Bottom Line: Inform yourself.

Look the Part

Guys: Wear a nice fitted suit, and observe common fashion protocols. Looking the part, as shallow as it sounds, is important.

Ladies: During OCI’s women should always wear prom dresses. 

Okay, so I know nothing about women’s fashion. I’ll just stick to the fellows.

Firms bill clients for the time a summer student spends on their file. A Bay Street summer student’s billing rate, while much less than an actual lawyer’s, is by no means cheap. During the course of your work, you might get the chance to meet a client. When you do, I think it is important that you look like you are worth the money they are paying for you. Of course, no one at any law firm will ever tell you this, but I’d bet dollars to donuts that they think it. Make their decision to give you an offer an easy one. In an interview you should look like you could start work tomorrow. I don’t ever want to be accused of being a generalist, so I will now list some fashion tips for the concerned gentleman.

Black/Really Dark Shirts: Some people say that one should never ever wear a black shirt to the office. I have to disagree. It’s perfectly acceptable if your office is a cell phone booth in the mall. Wear a light-colored shirt. A pattern is fine, so long as it is not distracting. 

Cologne: The only reason you should ever wear cologne to an OCI is if you have to rush off to a high school dance right after interviews. No cologne.

Shoes: Match your belt.

Belt: Match your shoes.

Tie: At your belt, or about 2-3 centimeters above. Patterns are tight, but nothing too crazy. You want your personality to stand out, not your tie.

Black Suits: Some have said that black suits are too formal for this sort of thing. In actuality, it doesn’t matter. No one really cares. In fact, one could argue that a black suit is more versatile than other options. After a long day, some firms will host cocktail parties. Remember that time James Bond wore his blue pinstriped suit to that cocktail party? Me neither. That said, you don’t have to wear a black suit to a cocktail party. As I said, no one cares. Actually, just ignore this entire paragraph.

Obligatory Cassels Brock Plug

This post was not designed to get you a job at Cassels Brock. In fact, I don’t want all of you to work there. There simply aren’t enough chairs. Some of you might have to go to other firms, and that’s totally cool. We’ll still go for drinks and email each other and stuff. This post was designed to give you some personal insight into the OCI process. My lawyer is telling me that I have to tell you that the stuff I talked about above is not the opinion of Cassels Brock & Blackwell or Warner Brothers.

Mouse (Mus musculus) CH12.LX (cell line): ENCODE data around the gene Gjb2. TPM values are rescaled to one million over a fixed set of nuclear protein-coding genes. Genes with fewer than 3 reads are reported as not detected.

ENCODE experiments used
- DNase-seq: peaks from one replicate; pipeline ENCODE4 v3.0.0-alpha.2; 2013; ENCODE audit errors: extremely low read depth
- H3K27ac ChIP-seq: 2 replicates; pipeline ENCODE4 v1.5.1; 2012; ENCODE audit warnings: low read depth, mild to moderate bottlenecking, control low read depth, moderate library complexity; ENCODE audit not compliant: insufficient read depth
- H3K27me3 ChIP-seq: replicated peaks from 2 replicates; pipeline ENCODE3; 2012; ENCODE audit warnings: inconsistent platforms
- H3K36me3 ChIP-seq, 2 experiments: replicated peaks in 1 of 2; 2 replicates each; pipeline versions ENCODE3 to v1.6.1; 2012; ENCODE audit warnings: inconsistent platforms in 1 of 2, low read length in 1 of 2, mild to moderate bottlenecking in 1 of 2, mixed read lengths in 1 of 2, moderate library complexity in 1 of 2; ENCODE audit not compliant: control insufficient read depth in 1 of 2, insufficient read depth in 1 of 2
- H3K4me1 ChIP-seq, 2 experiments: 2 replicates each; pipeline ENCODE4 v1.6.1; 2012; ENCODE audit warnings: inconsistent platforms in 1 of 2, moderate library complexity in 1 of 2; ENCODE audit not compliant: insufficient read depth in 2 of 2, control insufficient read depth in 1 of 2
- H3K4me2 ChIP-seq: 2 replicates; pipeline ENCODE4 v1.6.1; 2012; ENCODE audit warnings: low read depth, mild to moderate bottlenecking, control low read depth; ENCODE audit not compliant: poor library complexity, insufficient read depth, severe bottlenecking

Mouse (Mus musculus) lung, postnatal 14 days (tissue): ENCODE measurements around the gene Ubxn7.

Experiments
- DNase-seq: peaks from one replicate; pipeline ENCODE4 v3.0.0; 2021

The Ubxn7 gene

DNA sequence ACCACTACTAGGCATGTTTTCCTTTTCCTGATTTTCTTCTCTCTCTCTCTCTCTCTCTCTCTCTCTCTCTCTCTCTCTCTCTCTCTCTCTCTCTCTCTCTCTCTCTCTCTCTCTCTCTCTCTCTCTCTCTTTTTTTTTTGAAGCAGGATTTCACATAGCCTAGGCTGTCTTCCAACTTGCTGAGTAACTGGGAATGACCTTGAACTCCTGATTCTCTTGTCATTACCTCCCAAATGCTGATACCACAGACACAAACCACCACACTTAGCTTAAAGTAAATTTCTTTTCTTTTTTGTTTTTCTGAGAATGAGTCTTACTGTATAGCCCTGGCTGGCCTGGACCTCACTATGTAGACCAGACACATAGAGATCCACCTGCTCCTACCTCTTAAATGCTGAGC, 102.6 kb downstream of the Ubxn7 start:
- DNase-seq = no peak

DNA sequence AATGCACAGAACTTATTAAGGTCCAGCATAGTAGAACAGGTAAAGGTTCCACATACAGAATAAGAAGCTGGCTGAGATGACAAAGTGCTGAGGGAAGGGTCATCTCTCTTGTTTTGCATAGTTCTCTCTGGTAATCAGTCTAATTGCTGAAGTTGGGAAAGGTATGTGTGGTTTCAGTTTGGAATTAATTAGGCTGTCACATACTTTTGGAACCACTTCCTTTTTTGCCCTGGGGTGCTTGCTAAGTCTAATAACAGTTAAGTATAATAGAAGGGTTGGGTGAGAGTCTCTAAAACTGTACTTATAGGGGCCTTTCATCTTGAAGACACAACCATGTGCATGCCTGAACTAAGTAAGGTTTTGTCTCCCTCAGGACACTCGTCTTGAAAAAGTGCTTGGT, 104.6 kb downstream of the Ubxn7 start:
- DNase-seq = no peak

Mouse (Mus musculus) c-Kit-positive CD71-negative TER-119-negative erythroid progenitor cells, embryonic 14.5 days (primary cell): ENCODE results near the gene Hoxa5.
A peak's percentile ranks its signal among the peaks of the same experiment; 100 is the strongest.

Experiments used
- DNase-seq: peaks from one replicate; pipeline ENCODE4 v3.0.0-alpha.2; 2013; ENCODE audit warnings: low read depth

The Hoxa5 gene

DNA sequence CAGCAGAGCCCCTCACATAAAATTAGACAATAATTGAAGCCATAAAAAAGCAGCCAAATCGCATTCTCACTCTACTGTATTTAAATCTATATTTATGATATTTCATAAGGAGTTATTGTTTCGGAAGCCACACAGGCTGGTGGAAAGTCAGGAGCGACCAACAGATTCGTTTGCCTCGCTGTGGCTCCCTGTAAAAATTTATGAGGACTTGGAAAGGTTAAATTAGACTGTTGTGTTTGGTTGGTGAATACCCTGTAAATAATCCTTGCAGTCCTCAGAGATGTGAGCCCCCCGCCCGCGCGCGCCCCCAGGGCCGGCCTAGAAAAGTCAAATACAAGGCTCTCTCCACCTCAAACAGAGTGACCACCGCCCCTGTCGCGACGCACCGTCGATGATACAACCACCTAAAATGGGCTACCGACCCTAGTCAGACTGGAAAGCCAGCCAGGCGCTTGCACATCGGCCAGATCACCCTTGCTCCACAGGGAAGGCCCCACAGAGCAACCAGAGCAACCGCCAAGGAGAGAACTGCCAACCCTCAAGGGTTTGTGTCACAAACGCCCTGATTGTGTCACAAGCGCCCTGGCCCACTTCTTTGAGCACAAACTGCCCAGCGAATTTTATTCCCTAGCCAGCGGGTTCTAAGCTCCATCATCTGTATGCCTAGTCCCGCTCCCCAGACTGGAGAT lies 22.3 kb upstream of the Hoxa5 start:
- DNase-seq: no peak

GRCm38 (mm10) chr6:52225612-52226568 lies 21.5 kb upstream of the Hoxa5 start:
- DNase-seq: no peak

Back to my plug. If I had to choose any firm to work at, it would be the one in Boston Legal. However, if I had to choose a real Toronto law firm, it would be Cassels Brock & Blackwell. The esoteric concept of “fit” may not make much sense to you now, but there is some truth to it. I just “fit” there, strange as it sounds. This doesn’t mean that Cassels (or any other firm) only hires one type of person; it’s much more complex than that. I can’t explain it, but you’ll know it when you feel it. If you want more technical insight into the type of work you could end up doing, feel free to check out the rest of the blog, which was written by four very different law students who all “fit” with Cassels Brock. You’ll find your fit somewhere, so just go with the flow and don’t forget what I said about brushing your teeth. 

Good luck everyone!

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Sundial – Eric

Just a random 6:07 pm thought, and a quick break from the Assignment to End All Assignments.

When the sun gets to here:

My top button & tie / sleeves go to here:

Ok. Sarah J is in my office saying hello (well… goodbye, actually). She is leaving now for good (until next year). Bye Sarah. Bye readers.

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This is Goodbye…by Sarah J.

The end of an era…or a summer…or 15 weeks of practical experience at a Bay street law firm.

As you’re editing cover letters and assembling application packages, you’re probably also wondering if you will ever be able to tell the difference between the 30 plus firms that you’re applying to. Eventually the firms, and their people, start to distinguish themselves. But how do you figure that out at this stage? Ask a current summer student what it is that made his or her experience so memorable?!